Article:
When I heard the Quentin Tarantino was guest programming the whole month long at Los Angeles’ New Beverly Cinema, I just about passed out.  Come to find out a few days later he was going to be showing the assembled version of KILL BILL – the print of much speculation and lore – needless to say I freaked out and scored tickets immediately.  Good thing I did as tickets for its two week run, March 27- April 7, have entirely sold out.

Tarantino fans have been holding their collective breath for years now waiting for KILL BILL: THE WHOLE BLOOD AFFAIR to be released.  Since there are still no plans or dates the combined version will be coming to DVD anytime soon, this was the “Holy Grail” of screenings. Oh, and did I mention, it was Tarantino’s birthday yesterday and he intro’d our screening?! That’s right.  The director of one of my top five favorite films introduced his film, a cut that had only been shown twice before (once at Cannes and once at the Alamo Drafthouse).  Forget about it!  I can die happy now.

The unrated 247 minute cut of the film played twice on Sunday to sold out crowds.  Prior to the show starting, they were selling limited edition posters by Tyler Stout (see poster below) at $50 a pop.  My afternoon screening treated Tarantino, the cinema’s benefactor, to a rousing sing-a-long of “Happy Birthday” before he got up to introduce the film.

So onto information about the KILL BILL print that was screened.  If you are seeing the special screening and want to be surprised, obviously you should stop reading here.  There will be spoilers ahead!

KILL BILL: THE WHOLE BLOODY AFFAIR was the same print that was shown in 2004 in Cannes complete with French subtitles and intermission intact.  The variations from the originals range from the subtle (alternate takes used) to the impactful (no revelation “The Brides” child had lived).  Most of the changes came during Volume 1 although there was a subtle change I noticed in Volume 2 where The Bride arrives in Acuna to talk with Estaban (More shots of the whores are shown).

Highlights of the Volume 1 changes include the “House of the Blue Leaves” fight sequence when the Crazy 88’s arrive is shown in full beautiful color (vs. the American version when it turns to black and white). O-Ren Ishii’s anime origin story contains more gore with Boss Motsumoto getting disemboweled.  Sofie Fatale looses her other arm during a car trunk interrogation.  There may have been more changes, but I haven’t see the original US version in years so it was hard for me to remember the overwhelming differences.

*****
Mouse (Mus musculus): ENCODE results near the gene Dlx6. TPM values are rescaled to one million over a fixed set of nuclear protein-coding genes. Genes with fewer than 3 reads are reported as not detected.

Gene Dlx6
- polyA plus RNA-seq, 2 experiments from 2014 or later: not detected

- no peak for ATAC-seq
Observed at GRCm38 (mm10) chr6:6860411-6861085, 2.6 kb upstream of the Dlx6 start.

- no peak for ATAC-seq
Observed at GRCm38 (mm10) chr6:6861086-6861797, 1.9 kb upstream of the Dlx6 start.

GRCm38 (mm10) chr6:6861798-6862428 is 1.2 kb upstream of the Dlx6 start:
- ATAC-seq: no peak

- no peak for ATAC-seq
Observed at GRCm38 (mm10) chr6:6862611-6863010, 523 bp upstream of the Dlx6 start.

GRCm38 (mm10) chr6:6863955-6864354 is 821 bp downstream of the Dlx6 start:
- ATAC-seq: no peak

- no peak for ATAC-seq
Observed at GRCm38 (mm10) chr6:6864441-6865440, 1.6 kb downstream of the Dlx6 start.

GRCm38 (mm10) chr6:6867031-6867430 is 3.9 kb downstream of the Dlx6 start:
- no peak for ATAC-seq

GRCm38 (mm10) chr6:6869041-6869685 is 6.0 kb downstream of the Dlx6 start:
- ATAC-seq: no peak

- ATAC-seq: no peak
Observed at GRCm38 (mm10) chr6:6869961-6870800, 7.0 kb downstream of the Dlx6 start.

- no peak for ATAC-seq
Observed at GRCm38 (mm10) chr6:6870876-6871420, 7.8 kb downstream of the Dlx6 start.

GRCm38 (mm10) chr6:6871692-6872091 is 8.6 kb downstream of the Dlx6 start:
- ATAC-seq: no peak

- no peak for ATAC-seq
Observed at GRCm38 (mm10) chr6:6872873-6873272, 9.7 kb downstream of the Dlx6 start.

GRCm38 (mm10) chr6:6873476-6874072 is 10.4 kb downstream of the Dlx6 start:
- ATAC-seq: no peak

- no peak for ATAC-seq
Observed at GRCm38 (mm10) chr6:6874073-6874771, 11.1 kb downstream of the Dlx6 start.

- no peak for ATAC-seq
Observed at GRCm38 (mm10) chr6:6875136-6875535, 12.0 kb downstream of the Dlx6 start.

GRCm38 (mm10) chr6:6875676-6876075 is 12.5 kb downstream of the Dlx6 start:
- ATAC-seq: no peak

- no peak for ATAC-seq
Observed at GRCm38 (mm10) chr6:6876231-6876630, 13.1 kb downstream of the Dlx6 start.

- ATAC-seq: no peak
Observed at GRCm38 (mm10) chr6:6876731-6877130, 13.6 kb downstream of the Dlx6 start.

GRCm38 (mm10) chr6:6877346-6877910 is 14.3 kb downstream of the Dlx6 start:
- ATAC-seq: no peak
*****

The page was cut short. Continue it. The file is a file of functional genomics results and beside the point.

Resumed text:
Most notably absent was the revelation the Bride’s child has survived, which serves as the “teaser line” in the first film to set up the second film (that premiered months later).  If you hadn’t seen the films before, I would imagine this would have led for a much more dramatic impact when you see B.B. later at the Hacienda alive and being raised by Bill.

If you are a die hard fan of the film like me, you probably already own the Japanese cut on DVD and have noticed these changes are essentially what’s on that disc.  Not much was altered from this cut but little things, here and there.  That said, if you are a die hard fan, you will want to see and notice those differences.

If you can’t make it to LA and want to experience THE WHOLE BLOODY AFFAIR at home for yourself, here is what I recommend.  Buy the Japanese disc of volume one, stop the disc after the Brides’ instructions to Sofie (after the line “Soon they will all be as dead as….”), insert volume 2 fast forwarding past the prologue and that’s basically it. 

If you are a fan of the film and are in LA, I do recommend taking in a screening of this at the New Beverly.  Also worth noting, sometimes special guests will show up and talk about the film so there might be a chance your screening will have a surprise.  As I mentioned before the run is sold out but don’t let that dissuade you from taking your chances in the stand-by line.  The odds you might get in are pretty good as they let in quite a few from that line during the show I attended.

Thanks Slash Film for the poster pic!